Felix Baumgartner Named Nat Geo People’s Choice Adventurer Of The Year

Felix Baumgartner right before he makes his leap from spaceAustrian skydiver Felix Baumgartner has been named the National Geographic People’s Choice Adventurer of the Year following an online poll, which saw more than 55,000 votes cast. Baumgartner edged out nine other Adventurer of the Year candidates that included men and women who have pushed the envelope in terms of exploration and outdoor adventure in the past year.

Baumgartner’s initial inclusion on this list follows his epic skydive from the edge of space last October. The world breathlessly watched on as the 43-year-old rode a specially designed helium balloon to the edge of space, then popped open the hatch and stepped off into nothingness. At that point he was more than 127,000 feet above the Earth’s surface and far higher than any other skydiver had gone before.

During his descent, Baumgartner managed to set several new world’s records, including becoming the first person to break the sound barrier without the use of an aircraft. During his free fall, Felix reached speeds in excess of 844 miles per hour or Mach 1.25. He officially jumped from his balloon at an altitude of 24.2 miles, which is of course a record height as well. He even experienced 25 seconds of weightlessness on the way down, before pulling his ripcord and slowly completing his descent back to Earth.

While Baumgartner was clearly the most well known Adventurer of the Year candidate amongst the general public he still faced stiff competition from a number of outdoor personalities. For instance, ultrarunner Lizzy Hawker isn’t exactly a household name, but she is an absolute legend amongst endurance athletes. Hawker won her fifth Ultra-Trail du Mont-Blanc trail race, which is grueling 103-mile run through the Alps. Similarly, kayaker Steve Fisher is one of the best paddlers in the world and last year he managed to run the biggest rapids on the planet on the Congo River. Those feats didn’t receive nearly the amount of attention that Baumgartner’s did, but they are impressive nonetheless.

To read Felix’s thoughts on winning this honor, what role adventure has played in his life and much more, check out the Nat Geo interview with the man himself.

[Photo Credit: Red Bull Stratos/Red Bull Content Pool]

Nat Geo announces People’s Choice Adventurer of the Year

People's Choice Adventurer of the YearThis past November, National Geographic announced their selection for the 2012 Adventurers of the Year, bestowing the honor on a group of 12 very worthy men and women from across the globe. That list included the likes of long distance hiker Jennifer Pharr Davis, who set a new speed record on the Appalachian Trail, and Gerlinde Kaltenbrunner, the first woman to climb the highest mountain on the planet without the use of supplemental oxygen. At the time of the announcement, National Geographic also launched a website that allowed the general public to cast their votes for their favorite adventurer. Now, more than 72,000 votes later we have a winner in the People’s Choice category.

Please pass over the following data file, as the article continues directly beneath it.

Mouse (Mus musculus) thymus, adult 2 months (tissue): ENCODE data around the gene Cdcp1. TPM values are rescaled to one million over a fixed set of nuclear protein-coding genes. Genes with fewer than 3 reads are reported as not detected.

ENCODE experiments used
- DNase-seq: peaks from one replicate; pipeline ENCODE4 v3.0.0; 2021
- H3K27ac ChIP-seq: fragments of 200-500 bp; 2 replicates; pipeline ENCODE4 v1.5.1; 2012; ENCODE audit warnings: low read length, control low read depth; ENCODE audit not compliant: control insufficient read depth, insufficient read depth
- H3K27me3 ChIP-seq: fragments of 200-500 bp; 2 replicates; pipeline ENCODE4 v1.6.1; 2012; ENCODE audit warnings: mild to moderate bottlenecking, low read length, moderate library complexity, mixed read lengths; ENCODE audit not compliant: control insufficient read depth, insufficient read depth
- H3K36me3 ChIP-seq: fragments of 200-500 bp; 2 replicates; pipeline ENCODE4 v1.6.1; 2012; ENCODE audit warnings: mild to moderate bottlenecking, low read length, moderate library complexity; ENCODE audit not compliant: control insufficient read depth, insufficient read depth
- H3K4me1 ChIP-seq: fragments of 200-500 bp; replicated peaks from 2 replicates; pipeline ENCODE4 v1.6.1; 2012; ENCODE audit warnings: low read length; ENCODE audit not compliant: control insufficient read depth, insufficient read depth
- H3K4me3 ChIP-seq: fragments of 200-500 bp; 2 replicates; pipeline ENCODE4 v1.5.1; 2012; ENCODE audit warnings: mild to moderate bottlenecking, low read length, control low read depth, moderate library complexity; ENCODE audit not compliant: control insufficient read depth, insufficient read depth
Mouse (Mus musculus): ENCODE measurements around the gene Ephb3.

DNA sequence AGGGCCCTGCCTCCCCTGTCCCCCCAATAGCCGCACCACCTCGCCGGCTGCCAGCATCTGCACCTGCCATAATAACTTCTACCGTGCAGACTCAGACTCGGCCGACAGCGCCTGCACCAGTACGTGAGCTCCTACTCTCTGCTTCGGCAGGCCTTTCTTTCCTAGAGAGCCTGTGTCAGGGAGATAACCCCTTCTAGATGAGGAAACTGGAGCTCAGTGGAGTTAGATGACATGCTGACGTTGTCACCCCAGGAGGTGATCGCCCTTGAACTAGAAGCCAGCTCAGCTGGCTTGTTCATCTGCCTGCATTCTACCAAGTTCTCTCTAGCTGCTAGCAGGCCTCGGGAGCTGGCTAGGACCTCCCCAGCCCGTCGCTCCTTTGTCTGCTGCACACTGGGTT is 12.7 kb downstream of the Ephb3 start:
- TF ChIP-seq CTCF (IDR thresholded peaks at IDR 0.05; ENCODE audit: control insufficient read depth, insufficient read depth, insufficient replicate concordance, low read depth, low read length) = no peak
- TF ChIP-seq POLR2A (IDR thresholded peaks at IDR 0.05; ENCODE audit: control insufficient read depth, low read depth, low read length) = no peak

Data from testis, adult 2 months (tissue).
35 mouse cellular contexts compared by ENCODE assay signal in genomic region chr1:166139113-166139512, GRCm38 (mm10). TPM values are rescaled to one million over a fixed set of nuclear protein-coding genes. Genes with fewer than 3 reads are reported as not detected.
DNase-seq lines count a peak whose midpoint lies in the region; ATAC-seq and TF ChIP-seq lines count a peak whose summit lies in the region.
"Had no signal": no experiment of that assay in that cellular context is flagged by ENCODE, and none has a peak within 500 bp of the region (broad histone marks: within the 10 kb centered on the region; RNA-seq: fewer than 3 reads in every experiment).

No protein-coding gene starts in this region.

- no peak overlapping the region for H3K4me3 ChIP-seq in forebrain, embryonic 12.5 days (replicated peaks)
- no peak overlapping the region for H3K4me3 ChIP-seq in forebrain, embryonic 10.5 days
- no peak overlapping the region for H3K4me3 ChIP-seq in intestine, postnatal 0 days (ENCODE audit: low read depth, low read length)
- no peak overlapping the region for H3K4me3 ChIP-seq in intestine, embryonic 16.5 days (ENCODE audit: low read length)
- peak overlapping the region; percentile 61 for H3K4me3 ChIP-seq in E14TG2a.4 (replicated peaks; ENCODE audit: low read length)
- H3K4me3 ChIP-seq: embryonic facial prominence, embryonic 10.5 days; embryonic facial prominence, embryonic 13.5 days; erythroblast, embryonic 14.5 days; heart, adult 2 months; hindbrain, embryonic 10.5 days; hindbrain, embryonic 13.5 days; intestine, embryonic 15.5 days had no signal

The 2012 People’s Choice Adventurers of the Year are Sano Babu Sunuwar and Lakpa Tsheri Sherpa, who gained worldwide attention last May when they climbed to the top of Mt. Everest and paraglided off of the summit. Their 42-minute flight down the Khumbu Valley was simply the beginning of their adventure, however, as they continued their expedition on sea level. The duo rode bikes to the nearest navigable river, then kayaked across the border into India where they eventually paddled onto the Ganges River, leading them all the way to the Indian Ocean.

Along the way, the two men displayed a true sense of adventure. Not only was this a grassroots expedition that didn’t have a sponsor, but also, the travelers were forced to borrow gear from friends just so they could set out on their journey. As if that wasn’t enough, Lakpa had never even set foot in a kayak before and still doesn’t know how to swim, while Babu had no experience as a climber. Not many people complete their first major ascent on the tallest mountain on the planet, yet he was still able to follow his friend to the summit.

You can read more about their amazing story as well as the other Adventurers of the Year by clicking here.

[Photo courtesy of Sano Babu Sunuwar]

National Geographic announces adventurer of the year

Edurne Pasaban is named National Geographic's Adventurer of the YearLast week National Geographic announced the winner of their 2011 “People’s Choice” Adventurer of the Year, handing the award over to Spanish mountaineer Edurne Pasaban who claimed the most votes in an online poll of Nat Geo readers. The 37-year old Pasaban become the first woman to summit all 14 of the world’s 8000+ meter peaks by successfully climbing both Annapurna (8091 meters/26,545 ft) and Shishapangma (8013 meters/26,289 ft) in a span of just a few weeks.

The full list of honorees was announced back in December and an online poll was conducted to determine the favorite amongst readers. Pasaban, who comes from the Basque region of Spain, beat out a host of other explorers to take home the award. Other nominees included Ed Stafford, who made headlines for walking over 4000 miles along the length of the Amazon River and Jessica Watson, the Australian teen who sailed solo around the world.